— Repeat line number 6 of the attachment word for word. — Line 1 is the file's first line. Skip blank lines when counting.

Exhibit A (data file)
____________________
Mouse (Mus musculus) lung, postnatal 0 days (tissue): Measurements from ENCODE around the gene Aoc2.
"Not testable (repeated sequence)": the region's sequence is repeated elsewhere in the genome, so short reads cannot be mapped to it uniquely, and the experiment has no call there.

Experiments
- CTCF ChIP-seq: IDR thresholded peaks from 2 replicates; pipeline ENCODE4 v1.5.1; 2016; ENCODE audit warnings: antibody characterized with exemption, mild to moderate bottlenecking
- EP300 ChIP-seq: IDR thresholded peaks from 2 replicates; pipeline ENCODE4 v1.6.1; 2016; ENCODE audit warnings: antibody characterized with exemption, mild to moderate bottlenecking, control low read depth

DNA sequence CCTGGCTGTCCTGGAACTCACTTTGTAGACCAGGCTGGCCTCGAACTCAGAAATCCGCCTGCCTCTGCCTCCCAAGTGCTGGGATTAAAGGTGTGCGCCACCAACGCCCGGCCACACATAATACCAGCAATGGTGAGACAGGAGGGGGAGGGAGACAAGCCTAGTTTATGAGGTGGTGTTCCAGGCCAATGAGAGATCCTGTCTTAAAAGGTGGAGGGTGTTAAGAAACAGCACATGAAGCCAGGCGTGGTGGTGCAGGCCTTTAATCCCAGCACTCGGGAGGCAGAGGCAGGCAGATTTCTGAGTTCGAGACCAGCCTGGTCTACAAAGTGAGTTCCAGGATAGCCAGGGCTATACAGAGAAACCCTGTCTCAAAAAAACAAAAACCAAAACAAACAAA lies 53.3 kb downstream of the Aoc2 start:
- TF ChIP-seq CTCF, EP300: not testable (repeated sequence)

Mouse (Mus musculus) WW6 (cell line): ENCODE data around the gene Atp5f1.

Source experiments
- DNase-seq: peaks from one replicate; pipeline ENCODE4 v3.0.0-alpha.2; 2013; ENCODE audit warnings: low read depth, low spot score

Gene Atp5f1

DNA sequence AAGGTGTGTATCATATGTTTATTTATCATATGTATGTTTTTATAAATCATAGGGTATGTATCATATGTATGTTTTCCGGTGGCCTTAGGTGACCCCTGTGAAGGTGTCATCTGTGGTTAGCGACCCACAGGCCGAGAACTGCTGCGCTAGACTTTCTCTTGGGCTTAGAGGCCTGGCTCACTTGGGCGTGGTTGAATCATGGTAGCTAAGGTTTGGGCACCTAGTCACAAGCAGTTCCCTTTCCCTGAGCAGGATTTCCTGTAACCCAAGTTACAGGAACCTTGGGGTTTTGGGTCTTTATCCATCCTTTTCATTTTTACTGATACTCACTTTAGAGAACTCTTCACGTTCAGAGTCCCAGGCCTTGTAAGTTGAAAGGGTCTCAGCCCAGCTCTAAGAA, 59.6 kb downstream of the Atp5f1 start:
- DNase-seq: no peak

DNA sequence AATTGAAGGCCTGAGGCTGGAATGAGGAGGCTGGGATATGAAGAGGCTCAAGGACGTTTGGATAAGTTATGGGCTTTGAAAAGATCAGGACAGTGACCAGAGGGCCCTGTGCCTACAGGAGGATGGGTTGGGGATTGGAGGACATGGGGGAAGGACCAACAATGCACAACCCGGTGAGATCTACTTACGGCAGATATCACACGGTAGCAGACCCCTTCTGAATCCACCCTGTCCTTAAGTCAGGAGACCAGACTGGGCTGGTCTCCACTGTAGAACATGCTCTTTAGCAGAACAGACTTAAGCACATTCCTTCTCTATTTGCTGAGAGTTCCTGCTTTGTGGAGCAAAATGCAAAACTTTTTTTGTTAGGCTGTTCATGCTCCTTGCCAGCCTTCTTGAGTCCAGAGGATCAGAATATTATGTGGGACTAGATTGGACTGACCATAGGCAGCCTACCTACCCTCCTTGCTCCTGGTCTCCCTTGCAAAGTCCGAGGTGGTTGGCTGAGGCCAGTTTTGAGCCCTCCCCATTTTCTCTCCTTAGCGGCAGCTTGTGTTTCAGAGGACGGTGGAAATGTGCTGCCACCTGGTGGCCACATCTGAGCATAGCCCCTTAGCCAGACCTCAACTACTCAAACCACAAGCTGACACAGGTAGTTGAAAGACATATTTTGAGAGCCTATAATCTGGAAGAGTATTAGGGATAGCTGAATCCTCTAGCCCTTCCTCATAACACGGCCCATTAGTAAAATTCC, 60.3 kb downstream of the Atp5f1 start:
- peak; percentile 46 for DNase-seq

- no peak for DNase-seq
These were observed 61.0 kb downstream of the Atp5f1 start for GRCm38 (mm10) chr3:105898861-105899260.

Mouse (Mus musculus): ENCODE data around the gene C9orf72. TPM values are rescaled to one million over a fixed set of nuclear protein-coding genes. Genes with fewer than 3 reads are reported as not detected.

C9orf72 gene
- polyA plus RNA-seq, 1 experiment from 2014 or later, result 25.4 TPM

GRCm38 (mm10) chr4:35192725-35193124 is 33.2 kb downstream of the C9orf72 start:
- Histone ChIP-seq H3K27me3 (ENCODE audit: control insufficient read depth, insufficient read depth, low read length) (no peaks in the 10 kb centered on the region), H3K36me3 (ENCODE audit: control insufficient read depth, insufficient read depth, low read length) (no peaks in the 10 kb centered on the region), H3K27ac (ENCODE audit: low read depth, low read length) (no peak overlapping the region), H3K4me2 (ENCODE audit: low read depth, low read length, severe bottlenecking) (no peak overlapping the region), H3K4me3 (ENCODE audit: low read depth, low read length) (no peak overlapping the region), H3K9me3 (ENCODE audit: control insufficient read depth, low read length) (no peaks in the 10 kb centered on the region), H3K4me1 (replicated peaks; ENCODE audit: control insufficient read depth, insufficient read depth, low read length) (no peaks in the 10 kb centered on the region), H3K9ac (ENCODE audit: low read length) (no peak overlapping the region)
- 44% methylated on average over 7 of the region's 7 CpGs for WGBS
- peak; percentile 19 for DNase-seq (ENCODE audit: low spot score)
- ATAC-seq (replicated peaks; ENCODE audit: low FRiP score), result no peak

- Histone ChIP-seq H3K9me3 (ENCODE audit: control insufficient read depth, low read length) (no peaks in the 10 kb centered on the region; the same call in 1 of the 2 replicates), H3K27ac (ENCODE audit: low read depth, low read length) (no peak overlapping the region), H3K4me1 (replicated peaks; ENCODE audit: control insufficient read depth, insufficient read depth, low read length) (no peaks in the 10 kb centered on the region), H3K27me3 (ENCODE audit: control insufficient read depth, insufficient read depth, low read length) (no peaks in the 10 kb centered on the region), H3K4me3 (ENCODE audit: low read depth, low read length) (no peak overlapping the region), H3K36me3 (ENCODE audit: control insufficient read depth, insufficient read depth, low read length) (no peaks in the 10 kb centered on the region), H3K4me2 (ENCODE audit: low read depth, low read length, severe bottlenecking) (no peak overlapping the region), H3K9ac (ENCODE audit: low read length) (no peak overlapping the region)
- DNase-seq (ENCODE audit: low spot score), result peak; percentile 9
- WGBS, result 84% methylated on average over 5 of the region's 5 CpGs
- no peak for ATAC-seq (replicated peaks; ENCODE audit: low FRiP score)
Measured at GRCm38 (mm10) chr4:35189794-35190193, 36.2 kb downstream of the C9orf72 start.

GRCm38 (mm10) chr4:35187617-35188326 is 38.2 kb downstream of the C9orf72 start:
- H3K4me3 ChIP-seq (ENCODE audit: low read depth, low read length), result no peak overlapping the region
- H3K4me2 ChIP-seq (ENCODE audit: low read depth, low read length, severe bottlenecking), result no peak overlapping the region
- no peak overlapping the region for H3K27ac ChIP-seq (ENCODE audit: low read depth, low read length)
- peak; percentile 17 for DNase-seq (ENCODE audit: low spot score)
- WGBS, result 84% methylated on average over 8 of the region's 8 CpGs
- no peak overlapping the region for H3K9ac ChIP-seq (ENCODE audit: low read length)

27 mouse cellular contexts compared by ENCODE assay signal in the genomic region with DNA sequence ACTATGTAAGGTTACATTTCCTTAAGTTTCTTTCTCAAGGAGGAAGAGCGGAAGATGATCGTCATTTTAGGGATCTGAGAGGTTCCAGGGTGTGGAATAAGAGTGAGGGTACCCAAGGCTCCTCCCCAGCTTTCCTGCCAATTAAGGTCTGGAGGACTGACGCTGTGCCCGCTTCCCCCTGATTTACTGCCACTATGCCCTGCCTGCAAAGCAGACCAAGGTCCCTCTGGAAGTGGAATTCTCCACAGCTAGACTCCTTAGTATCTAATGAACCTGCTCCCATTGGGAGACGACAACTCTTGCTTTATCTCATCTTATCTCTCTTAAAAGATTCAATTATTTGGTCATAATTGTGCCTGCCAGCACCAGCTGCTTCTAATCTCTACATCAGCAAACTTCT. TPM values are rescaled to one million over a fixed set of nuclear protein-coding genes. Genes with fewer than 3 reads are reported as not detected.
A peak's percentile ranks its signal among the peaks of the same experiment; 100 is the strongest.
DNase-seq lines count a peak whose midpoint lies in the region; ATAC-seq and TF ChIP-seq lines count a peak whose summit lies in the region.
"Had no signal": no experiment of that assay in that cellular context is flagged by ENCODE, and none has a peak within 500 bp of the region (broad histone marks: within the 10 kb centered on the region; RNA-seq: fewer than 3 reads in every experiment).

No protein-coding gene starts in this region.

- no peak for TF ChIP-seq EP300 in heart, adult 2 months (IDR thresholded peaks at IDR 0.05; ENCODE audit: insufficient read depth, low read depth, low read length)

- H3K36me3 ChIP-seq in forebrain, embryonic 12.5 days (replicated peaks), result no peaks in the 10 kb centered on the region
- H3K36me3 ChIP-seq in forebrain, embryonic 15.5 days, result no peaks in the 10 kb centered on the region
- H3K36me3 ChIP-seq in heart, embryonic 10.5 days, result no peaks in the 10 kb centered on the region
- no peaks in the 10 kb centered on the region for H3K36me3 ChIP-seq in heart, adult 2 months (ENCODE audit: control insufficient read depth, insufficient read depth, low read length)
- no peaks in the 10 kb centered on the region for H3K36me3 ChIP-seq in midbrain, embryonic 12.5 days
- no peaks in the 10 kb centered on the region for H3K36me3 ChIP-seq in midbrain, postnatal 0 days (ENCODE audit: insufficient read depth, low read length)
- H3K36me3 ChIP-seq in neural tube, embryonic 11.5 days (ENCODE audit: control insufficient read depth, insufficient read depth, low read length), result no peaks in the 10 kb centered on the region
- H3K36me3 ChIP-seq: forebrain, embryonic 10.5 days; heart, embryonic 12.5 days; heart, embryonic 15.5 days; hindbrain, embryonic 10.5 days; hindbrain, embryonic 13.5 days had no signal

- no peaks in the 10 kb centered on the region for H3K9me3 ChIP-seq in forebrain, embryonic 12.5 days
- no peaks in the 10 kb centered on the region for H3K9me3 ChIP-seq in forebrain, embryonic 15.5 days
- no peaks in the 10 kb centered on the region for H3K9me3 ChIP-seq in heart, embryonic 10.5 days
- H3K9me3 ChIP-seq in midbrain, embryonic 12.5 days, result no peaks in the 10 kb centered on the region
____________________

DNA sequence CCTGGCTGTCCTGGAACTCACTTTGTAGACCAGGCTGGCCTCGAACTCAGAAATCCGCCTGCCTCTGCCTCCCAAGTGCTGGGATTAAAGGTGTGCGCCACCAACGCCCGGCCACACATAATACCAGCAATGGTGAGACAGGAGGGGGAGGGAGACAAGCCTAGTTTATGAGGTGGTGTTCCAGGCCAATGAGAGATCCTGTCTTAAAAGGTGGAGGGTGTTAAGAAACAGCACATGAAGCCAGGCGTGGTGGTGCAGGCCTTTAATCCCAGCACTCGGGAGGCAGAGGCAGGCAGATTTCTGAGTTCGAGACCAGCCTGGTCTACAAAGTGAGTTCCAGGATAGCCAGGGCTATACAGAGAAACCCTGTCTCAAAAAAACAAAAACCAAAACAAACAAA lies 53.3 kb downstream of the Aoc2 start: